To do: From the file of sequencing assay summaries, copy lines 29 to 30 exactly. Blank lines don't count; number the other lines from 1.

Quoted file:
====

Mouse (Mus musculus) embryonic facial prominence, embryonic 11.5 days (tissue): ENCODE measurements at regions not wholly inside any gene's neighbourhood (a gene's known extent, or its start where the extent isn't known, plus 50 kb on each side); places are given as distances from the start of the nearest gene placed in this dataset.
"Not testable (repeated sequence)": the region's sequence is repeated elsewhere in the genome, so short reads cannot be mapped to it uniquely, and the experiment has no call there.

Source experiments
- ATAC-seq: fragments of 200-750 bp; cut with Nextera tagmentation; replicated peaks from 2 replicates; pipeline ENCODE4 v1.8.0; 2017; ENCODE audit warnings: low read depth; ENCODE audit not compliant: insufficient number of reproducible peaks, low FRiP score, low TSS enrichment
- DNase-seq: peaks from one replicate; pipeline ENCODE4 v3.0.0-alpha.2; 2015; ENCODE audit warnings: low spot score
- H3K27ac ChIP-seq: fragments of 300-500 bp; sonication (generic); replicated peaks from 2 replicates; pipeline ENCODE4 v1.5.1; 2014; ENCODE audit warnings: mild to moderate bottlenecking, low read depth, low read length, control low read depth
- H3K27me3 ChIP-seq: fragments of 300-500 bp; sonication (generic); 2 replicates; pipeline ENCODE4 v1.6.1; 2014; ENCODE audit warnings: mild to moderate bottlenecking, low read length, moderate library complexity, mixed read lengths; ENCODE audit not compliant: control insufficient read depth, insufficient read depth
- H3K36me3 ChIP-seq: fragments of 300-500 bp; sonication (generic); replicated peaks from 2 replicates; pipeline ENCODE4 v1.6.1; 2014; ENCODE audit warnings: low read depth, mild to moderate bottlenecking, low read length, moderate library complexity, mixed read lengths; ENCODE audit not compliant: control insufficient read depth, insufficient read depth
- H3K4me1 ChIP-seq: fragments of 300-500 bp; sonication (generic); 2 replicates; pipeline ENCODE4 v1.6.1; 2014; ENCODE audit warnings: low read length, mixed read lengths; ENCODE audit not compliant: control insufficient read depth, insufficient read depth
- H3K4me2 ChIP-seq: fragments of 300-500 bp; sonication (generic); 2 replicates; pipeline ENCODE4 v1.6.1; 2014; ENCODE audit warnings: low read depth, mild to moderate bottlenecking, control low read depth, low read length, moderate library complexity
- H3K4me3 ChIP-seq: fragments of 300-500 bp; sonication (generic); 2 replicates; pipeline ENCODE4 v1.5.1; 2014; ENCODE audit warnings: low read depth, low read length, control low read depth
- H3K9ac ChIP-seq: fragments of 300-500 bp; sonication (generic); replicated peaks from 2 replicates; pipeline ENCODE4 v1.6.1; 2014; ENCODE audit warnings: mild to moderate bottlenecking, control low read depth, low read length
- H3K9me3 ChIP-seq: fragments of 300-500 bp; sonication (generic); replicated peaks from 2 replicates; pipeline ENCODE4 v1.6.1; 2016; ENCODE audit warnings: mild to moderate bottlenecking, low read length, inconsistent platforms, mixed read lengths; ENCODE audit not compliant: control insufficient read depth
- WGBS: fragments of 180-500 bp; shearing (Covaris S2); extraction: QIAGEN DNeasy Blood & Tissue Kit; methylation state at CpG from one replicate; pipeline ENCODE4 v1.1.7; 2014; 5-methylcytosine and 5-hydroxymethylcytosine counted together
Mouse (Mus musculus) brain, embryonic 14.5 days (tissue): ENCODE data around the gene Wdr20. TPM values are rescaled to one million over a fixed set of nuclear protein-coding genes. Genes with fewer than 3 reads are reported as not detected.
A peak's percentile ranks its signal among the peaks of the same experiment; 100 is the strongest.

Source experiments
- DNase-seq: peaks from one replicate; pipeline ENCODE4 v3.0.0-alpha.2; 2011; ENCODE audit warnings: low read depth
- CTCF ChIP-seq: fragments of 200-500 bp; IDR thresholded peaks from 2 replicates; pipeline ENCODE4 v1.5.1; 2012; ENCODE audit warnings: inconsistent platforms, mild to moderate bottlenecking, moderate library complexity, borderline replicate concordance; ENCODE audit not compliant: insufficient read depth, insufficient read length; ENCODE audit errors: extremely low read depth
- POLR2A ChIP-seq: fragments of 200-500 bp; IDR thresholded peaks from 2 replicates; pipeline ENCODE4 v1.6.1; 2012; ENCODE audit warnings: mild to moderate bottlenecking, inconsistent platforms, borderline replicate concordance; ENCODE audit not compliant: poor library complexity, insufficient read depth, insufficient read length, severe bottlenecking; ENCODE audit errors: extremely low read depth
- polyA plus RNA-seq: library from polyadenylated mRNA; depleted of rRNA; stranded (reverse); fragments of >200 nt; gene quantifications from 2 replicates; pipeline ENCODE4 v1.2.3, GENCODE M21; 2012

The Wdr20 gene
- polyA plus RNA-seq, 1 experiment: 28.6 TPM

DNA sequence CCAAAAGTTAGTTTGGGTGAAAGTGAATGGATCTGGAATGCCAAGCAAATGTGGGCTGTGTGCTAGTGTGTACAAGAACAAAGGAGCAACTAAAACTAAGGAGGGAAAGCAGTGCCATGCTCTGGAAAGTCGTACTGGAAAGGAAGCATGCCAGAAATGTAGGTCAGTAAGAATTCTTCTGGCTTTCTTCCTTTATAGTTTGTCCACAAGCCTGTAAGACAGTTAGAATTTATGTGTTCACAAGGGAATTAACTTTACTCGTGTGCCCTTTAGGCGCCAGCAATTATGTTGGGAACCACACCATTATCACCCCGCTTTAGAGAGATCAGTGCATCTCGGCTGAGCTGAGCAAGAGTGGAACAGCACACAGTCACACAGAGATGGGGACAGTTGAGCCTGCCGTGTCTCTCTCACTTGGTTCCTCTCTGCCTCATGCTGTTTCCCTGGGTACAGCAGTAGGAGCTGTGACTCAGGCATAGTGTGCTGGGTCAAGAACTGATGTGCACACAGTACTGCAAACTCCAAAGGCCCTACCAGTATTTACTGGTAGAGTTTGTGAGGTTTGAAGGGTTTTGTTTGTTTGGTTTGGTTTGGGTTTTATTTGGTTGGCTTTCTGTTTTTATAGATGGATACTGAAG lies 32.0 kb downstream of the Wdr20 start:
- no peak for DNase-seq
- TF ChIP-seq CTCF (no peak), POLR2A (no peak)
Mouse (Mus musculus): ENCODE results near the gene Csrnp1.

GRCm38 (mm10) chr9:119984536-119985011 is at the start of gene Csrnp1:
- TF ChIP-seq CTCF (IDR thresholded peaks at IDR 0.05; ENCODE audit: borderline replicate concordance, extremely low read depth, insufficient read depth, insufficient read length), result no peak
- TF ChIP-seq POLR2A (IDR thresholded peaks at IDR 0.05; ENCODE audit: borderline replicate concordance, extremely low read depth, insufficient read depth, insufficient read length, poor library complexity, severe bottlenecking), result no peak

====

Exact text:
- TF ChIP-seq CTCF (IDR thresholded peaks at IDR 0.05; ENCODE audit: borderline replicate concordance, extremely low read depth, insufficient read depth, insufficient read length), result no peak
- TF ChIP-seq POLR2A (IDR thresholded peaks at IDR 0.05; ENCODE audit: borderline replicate concordance, extremely low read depth, insufficient read depth, insufficient read length, poor library complexity, severe bottlenecking), result no peak